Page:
Richard Maponya's face glows when he talks about his latest project, a new mall he says is the first one-stop shopping facility in Soweto. "This excites me more than anything else I have done. It will be an achievement of a dream and it will create so many job opportunities." If you didn't know that the Maponya name is synonymous with black business, you might think that the mall is his first venture.
Richard Maponya’s face glows when he talks about his latest project, a new mall he says is the first one-stop shopping facility in Soweto.
“This excites me more than anything else I have done. It will be an achievement of a dream and it will create so many job opportunities.”
If you didn’t know that the Maponya name is synonymous with black business in South Africa, you might think that the mall is his first venture. It is not.
Maponya’s name was already known and respected in black business circles when BEE was written in lower case and referred to an insect known for its honey-making and nasty sting. And that was not only because he is the founding president of the National African Federated Chamber of Commerce and Industry (Nafcoc) in the 1960s.
For it was Maponya who opened one of the first car dealerships in a township when he sold Chevrolets in Zondi, Soweto. Later, he started what was then largest supermarket in Soweto to rival the likes of Checkers and OK Bazaars.
The first 100% black-owned BMW dealership operating in Soweto in the 1980s belonged entirely to this doyen of black business.
All this reached a symbolic climax when Maponya became the first black person to get horse-racing colours. These were the black, green and gold of the then both banned African National Congress and Pan-Africanist Congress, making some white jockeys uncomfortable racing for him.
“I chose the colours to remind the guys that these were the colours of the future,” he says of his choice.
“I thought there was something wrong when black people could only be punters, but did not have a stake in owning the racehorses. That is how I entered horse-racing”. That story culminates in Maponya becoming South Africa’s third biggest race-horse owner.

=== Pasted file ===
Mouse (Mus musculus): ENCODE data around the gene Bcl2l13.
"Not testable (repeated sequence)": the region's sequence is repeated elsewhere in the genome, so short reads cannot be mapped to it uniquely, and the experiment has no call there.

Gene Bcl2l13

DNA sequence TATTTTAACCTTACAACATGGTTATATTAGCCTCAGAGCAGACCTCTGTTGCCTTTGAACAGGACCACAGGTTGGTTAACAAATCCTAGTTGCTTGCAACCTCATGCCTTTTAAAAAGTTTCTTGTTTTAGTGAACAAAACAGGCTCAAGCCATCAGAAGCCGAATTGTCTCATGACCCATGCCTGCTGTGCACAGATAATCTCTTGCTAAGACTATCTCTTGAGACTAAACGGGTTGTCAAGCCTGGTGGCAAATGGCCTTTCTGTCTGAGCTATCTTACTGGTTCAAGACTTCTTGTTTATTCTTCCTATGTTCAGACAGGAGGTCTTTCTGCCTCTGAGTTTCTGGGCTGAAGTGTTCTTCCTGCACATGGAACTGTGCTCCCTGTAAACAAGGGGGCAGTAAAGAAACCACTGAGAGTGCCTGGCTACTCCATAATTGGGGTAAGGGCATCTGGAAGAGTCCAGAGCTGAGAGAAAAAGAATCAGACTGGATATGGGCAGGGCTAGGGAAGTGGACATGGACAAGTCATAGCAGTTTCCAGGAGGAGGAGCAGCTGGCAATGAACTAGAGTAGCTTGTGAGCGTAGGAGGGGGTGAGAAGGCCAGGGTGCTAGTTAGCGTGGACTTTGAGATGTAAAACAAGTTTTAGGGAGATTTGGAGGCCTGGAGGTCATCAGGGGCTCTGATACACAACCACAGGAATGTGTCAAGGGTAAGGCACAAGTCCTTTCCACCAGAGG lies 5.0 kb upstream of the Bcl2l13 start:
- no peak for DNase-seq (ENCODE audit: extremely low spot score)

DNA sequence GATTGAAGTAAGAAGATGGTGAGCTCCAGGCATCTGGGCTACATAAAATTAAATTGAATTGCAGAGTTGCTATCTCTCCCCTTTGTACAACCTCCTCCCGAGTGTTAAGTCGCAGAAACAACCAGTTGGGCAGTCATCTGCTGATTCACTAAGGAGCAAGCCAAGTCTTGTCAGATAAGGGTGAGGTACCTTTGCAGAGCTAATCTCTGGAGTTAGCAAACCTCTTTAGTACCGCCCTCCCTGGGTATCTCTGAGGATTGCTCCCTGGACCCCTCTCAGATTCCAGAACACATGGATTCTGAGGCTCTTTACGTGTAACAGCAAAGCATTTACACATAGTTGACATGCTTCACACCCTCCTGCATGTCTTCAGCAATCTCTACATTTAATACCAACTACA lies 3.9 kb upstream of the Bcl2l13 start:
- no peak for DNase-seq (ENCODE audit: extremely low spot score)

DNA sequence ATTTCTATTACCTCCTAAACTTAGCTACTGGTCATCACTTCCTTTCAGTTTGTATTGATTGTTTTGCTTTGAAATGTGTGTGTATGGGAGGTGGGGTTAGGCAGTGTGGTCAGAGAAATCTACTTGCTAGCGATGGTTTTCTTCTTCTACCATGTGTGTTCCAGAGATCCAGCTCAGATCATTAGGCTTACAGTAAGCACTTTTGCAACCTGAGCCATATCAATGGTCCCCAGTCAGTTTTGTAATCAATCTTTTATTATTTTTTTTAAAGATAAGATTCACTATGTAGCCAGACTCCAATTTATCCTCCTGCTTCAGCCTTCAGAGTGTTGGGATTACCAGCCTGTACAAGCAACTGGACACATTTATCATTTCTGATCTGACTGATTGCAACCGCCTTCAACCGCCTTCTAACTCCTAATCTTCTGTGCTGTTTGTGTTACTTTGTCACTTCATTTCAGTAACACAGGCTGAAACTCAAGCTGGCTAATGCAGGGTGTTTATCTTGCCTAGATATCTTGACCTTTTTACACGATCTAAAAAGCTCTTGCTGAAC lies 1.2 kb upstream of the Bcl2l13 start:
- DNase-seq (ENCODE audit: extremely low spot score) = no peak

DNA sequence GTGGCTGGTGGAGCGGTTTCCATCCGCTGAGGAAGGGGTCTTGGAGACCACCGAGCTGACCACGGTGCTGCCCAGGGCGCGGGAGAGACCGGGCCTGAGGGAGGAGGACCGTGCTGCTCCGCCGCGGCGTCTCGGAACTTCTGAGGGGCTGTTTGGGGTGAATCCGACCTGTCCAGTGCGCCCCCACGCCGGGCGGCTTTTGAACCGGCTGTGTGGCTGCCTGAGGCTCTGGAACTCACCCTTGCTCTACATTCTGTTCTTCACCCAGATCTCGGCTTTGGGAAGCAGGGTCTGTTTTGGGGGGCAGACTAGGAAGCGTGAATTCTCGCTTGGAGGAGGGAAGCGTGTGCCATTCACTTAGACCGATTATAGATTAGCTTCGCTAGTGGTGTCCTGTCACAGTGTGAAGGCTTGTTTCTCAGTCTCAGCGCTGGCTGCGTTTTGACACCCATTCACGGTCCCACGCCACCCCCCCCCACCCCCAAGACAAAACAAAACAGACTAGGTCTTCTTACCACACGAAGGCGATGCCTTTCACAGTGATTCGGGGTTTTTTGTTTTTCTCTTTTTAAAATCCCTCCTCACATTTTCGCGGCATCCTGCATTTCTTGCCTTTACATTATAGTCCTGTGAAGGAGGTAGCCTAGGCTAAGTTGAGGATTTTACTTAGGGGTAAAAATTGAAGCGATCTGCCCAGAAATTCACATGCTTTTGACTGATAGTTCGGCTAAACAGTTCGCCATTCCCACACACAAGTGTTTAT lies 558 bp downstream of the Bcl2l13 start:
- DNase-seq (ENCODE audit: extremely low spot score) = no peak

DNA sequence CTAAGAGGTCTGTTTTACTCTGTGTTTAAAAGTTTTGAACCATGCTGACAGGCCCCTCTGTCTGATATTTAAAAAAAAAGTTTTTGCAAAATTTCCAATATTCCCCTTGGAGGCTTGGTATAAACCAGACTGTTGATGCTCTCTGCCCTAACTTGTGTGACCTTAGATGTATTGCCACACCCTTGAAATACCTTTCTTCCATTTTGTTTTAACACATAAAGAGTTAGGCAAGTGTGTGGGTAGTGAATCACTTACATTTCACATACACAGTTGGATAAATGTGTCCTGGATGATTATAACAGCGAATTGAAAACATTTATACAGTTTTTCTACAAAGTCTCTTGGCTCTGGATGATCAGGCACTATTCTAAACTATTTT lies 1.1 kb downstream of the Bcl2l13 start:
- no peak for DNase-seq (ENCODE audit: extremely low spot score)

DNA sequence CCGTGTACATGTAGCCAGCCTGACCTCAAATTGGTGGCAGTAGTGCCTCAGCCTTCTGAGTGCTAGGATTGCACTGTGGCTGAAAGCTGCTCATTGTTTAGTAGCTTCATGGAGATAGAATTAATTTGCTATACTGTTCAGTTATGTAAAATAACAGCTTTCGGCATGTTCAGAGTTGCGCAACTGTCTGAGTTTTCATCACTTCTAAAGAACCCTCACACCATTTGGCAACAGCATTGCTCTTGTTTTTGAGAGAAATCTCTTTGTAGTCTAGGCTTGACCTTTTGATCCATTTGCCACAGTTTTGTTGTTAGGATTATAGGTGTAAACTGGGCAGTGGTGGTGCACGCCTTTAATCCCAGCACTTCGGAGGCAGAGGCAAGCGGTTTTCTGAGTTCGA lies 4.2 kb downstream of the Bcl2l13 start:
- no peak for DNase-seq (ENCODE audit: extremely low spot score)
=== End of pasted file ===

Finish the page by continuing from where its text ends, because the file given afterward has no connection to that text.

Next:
Fast-forward to the 21st century and it is a similar anomaly and long-held dream that is today making this 79-year-old enthuse about the R450-million Maponya Mall.
“I have always believed that Soweto is a city and that people in the area needed and deserved [shopping] facilities exactly like those in the so-called white areas.
“If you look around, you will see that any white suburb has a mall; Soweto, with five-million people does not.
“If Sowetans want to buy clothing, furniture or electrical appliances, they have to go to town [the white suburbs]. Soweto people were not being taken care of,” he says.
“We are going to build a 21st century mall. We will not compromise on quality. It will look like any other modern mall anywhere else.”
The mall, expected to be ready for trading in October next year, will occupy 60 000m2. It will be located on land Maponya bought 28 years ago with the intention of developing it into a modern mall.
“The people we are [50/50] partners with, Zenprop Property Holding, are as eager as I am. We are all very excited. I think we will give the people of Soweto what they deserve”.
The project, he hopes, will banish the belief held in some quarters that blacks prefer spending their money outside their neighbourhoods. Maponya is confident that a good portion of Soweto’s estimated R10,5-billion-a-year buying power will be spent at his new mall.
Maponya feels that the government has not done all it could to develop black business, given the hardships that black business people had to contend with under apartheid.
One such intervention, he reckons, would have been for the government to start a black bank offering soft loans to those previously on the economic periphery.
“We did business at a time when the [apartheid] laws made it very difficult. Blacks were made to feel like it was a privilege to do business in the township.
“We were always reminded that we were temporary sojourners in the cities and that we should do business only in the homelands [bantustans].”
His criticism of black economic empowerment (BEE) is that it is sometimes limited to the exchange of share portfolios.
“I am not impressed with the exchange and buying of shares that do not create jobs. I would like to see people start up something and create hundreds of jobs.
“That for me would be real empowerment—enabling large numbers of people to put bread on the table and develop skills.”
At an age where other business people look back at and enjoy the wealth they created, Maponya has no intentions of settling into a rocking chair and watching the sunset.
One is left wondering how he makes the time to listen to his favourite musician, Michael Jackson, or, as he says, to unwind by watching sport.
“I cannot retire. Retire and do what? I believe that for as long as I am alive and healthy, I must do whatever I can to benefit my community. I will work until the day they sing hamba kahle. I will die with my boots on.”